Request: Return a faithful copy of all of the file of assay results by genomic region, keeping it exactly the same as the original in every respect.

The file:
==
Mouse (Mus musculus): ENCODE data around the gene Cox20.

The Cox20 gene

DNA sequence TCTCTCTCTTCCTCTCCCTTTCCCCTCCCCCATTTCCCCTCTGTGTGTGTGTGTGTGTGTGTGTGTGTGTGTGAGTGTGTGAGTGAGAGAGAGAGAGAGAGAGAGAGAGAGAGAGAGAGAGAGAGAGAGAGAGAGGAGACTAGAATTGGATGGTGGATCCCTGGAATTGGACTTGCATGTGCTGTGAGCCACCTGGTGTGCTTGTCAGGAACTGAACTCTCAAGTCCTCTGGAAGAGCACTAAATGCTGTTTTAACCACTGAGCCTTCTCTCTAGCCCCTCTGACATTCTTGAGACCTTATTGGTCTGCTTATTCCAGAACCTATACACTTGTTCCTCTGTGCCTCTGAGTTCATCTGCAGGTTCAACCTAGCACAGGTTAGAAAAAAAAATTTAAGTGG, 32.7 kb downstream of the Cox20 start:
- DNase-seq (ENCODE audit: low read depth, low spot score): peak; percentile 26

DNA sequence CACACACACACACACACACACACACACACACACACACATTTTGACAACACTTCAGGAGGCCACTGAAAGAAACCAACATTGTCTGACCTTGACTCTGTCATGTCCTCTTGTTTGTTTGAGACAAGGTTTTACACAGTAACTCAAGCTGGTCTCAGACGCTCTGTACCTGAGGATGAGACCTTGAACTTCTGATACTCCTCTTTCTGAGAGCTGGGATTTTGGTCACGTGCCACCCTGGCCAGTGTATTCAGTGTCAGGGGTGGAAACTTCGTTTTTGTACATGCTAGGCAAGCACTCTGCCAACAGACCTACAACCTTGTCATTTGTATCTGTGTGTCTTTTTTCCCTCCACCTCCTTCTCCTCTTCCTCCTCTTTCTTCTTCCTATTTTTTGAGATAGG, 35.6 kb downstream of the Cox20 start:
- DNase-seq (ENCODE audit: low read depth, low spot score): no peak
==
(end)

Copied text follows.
Mouse (Mus musculus): ENCODE data around the gene Cox20.

The Cox20 gene

DNA sequence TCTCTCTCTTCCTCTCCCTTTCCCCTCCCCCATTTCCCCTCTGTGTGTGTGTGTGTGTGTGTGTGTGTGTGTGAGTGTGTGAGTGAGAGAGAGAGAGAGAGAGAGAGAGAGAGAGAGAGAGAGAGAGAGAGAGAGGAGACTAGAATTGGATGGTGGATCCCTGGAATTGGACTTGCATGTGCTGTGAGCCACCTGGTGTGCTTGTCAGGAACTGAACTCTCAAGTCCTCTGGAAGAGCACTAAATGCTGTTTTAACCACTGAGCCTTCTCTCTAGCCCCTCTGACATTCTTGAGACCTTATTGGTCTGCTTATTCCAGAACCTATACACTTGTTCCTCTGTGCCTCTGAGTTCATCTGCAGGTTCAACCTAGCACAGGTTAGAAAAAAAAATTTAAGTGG, 32.7 kb downstream of the Cox20 start:
- DNase-seq (ENCODE audit: low read depth, low spot score): peak; percentile 26

DNA sequence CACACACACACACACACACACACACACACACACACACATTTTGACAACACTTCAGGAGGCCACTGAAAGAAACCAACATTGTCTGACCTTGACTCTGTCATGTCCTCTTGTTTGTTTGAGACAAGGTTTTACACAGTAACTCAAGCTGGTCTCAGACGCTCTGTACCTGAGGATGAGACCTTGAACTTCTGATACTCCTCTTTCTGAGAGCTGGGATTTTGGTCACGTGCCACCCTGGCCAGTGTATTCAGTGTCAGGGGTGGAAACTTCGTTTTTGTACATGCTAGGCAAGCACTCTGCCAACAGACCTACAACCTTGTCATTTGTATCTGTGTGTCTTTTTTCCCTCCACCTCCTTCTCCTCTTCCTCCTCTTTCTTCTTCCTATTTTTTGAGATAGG, 35.6 kb downstream of the Cox20 start:
- DNase-seq (ENCODE audit: low read depth, low spot score): no peak